National Insurance Contributions (NIC’s) will rise by 1.25% from April 2022 for employed and self-employed workers. As a result, this is intended to help fund health and social care costs.
Why are National Insurance Rates increasing?
The rates are to be increased in order to help with the impact of the coronavirus on the NHS and a funding gap on health and social care. It is expected that £11.4 billion will be raised from this levy each year.
These contributions will help with the funding of social care in the UK, which is set to change from October 2023. The government plan to cap the amount that an individual pays towards personal care throughout their lives. They will cap this at £86,000.
Who will have to pay the increase?
The increase will apply to:
- Class 1 (paid by employees)
- Class 4 (paid by self-employed)
- secondary Class 1, 1A and 1B (paid by employers)
However, the increase will not apply if you are over the State Pension age.
On the other hand, there are some exceptions which will apply to different categories, and these can be found and detailed on the HMRC website.
How much will I have to pay?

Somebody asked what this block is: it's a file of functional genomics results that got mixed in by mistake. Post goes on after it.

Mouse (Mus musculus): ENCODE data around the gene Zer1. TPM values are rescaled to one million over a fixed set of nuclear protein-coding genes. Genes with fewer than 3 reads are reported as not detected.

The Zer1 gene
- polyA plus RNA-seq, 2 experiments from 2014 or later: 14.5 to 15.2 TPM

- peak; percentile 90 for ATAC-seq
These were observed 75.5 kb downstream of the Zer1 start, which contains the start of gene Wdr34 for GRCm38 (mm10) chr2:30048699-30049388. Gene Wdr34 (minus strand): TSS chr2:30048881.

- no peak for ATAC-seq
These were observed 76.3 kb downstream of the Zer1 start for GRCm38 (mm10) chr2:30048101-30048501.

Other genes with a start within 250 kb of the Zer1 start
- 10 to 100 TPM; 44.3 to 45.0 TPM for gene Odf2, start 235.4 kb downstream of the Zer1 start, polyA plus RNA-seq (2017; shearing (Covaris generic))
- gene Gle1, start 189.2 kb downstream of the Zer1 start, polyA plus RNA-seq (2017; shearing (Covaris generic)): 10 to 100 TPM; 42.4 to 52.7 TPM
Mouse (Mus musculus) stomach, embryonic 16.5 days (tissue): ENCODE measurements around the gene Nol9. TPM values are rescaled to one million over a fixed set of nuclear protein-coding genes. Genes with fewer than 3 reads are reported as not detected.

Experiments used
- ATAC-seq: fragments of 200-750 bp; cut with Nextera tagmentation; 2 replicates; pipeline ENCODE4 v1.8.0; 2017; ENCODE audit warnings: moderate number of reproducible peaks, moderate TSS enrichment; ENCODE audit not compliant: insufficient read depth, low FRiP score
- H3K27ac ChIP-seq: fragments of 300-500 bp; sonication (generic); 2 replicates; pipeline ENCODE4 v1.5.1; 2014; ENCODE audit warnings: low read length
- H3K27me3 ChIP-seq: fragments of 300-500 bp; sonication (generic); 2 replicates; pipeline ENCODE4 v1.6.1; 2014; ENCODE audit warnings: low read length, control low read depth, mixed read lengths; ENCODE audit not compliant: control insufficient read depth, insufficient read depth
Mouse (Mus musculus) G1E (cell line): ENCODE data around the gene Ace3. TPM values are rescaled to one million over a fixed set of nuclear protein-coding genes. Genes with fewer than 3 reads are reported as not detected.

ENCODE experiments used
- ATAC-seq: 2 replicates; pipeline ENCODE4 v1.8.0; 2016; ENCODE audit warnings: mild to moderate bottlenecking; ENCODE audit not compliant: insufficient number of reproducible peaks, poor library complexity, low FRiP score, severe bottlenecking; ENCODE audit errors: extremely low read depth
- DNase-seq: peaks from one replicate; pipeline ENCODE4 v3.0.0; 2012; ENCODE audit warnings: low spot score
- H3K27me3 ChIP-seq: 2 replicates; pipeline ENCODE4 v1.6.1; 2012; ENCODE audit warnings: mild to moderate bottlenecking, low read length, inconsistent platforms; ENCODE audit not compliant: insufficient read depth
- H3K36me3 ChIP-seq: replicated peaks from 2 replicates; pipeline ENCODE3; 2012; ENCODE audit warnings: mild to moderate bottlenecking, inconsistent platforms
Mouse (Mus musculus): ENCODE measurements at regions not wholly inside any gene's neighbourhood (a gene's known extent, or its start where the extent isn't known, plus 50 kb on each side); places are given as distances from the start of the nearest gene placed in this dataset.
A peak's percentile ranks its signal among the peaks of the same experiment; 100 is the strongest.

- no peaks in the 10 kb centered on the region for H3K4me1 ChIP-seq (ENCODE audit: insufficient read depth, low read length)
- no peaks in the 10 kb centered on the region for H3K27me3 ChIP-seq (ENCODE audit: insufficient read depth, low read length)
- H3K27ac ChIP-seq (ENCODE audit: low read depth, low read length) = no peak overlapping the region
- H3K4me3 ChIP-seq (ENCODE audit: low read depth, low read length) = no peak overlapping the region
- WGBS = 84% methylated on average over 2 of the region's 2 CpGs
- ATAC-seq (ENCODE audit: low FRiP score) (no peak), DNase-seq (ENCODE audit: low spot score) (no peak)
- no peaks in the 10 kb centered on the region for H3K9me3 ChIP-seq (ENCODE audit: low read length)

The amount of National Insurance you pay depends on your employment status and how much you earn. For example, an average basic rate employee earning £20,000 per annum, they will contribute an additional £130 a year.
To find out more about how much you will pay, you can click here to go to the government website for full details.
How do I make these payments?
If you are employed, your National Insurance payments will already come out of your wages before you get paid. Further to this any contributions are shown on your payslip. Therefore, you will be able to see how much you are contributing.
Those who are self-employed can pay through their self-assessment. Voluntary payments can be made to avoid gaps in your records. You will need to contact HMRC if you wish to make a voluntary payment.